Yes but that's no reason to not show how it would look?
May 24
parent Adam D. Ruppe <destructionator gmail.com> writes:
On Sunday, 24 May 2020 at 07:06:31 UTC, Stefan Koch wrote:
 Yes but that's no reason to not show how it would look?
getopt( arg("whatever", "help", whatever), arg("other", other) ); It is identical to what you wrote except with implicit template args. getopt there is still a variadic template, arg is a factory function (with two overloads, with and without the help string) that returns a templated struct. The getopt is free to static assert fail if an argument isn't of the typeof(arg). The final arg is either an explicit pointer or a ref argument that takes the address internally for the return value. No fancy feature needed here.
May 24
prev sibling parent Basile B. <b2.temp gmx.com> writes:
On Sunday, 24 May 2020 at 00:15:07 UTC, Stefan Koch wrote:
 Just now I thought about one of the things that always irked me 
 about variadic template parameter lists. The lack of type 
 checking.
 And the wired errors which are getting caught far too late in 
 the template instance stack.

 Let's take std.getopt as an example.
 The first example givin in it's docs is this

  auto helpInformation = getopt(
     args,
     "length",  &length,    // numeric
     "file",    &data,      // string
     "verbose", &verbose,   // flag
     "color", "Information about this color", &color);    // enum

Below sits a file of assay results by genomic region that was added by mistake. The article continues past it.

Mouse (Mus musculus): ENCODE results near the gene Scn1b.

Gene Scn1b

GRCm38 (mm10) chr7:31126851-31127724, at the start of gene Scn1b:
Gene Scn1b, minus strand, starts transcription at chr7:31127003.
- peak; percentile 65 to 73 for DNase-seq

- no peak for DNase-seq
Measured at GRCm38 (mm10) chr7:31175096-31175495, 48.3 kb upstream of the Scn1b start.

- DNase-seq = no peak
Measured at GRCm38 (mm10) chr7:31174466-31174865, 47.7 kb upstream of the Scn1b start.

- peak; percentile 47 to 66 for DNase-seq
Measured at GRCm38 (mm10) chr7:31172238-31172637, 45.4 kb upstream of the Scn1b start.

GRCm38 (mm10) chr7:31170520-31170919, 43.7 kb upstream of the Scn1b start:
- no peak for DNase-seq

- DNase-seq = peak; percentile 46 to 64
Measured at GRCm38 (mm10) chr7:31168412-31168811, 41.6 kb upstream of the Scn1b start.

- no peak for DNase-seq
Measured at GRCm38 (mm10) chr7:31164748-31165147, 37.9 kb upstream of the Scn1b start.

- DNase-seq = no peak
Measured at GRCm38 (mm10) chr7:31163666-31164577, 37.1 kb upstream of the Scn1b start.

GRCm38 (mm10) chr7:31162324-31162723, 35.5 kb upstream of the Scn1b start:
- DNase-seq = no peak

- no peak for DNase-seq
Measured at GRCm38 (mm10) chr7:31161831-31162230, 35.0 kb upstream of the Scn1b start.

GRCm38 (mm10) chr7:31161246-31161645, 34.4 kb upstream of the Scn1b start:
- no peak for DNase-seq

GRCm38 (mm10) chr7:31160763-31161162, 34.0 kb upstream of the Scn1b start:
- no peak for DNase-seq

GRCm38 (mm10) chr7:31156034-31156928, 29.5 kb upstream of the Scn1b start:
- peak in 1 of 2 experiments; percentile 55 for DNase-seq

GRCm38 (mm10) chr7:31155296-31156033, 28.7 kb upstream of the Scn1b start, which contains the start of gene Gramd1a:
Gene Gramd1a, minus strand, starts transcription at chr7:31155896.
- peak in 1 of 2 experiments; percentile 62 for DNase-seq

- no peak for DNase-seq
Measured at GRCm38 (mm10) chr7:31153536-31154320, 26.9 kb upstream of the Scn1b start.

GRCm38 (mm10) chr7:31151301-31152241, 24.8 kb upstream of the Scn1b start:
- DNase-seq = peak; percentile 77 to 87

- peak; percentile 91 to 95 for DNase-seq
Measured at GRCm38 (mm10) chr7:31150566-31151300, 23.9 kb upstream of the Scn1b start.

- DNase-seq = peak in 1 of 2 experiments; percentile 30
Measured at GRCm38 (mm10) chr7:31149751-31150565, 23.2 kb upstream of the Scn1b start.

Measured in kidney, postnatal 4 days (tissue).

The pattern is clear it's a tuple representing {name, 
 pointer_to_var} excpect when the second parameter is not a 
 pointer but a string in which case it's {name, helptext 
 pointer, to var} or maybe just forgot to pass another pointer 
 to a var in there ?
No but there's an optional parameter that is that the flags can be overridden before each new serie of parameters, but well this is essentially a pattern... just add this to the tuple and adjust the flag so that "no flag" means "keep processing as previously".
 And "Information about this color" is just a very  long option 
 name?

 type functions can easily fix that.
 Since they also introduce the ability to store references to 
 symbols in structs.

 struct arg { string name; alias var; string help = null }
 getOps(args, arg("length", length),
              arg("file", data),
              arg("verbose", verbose),
              arg("color", color, "Information about this color")
 );

 I argue that this is firstly more type safe.
 And secondly looks much nicer.
 getopt could be defined as getopt(string args, arg[] args...)
 and one could leave the fiddling to detect how to interpret 
 which part of the argument list
 out of the getopt implementation.
I and others use UDA in a very similar fashion [1], which makes the driver of an application ridiculously nice looking [2]. [1] https://gitlab.com/basile.b/dexed/-/blob/4f63afb30a43b9ac52ba724f0518986e1490d1ff /dastworx/src/main.d#L55 [2] https://gitlab.com/basile.b/dexed/-/blob/4f63afb30a43b9ac52ba724f0518986e1490d1ff/dastworx/src/main.d#L22 having the possibility to store a reference to a function or to a value without using pointers is a key feature for making getopt safe BTW. As a bonus, once you have direct access to the arguments targets the whole getopt processing can be adapted to the arguments, i.e static foreach (unrolling).
May 23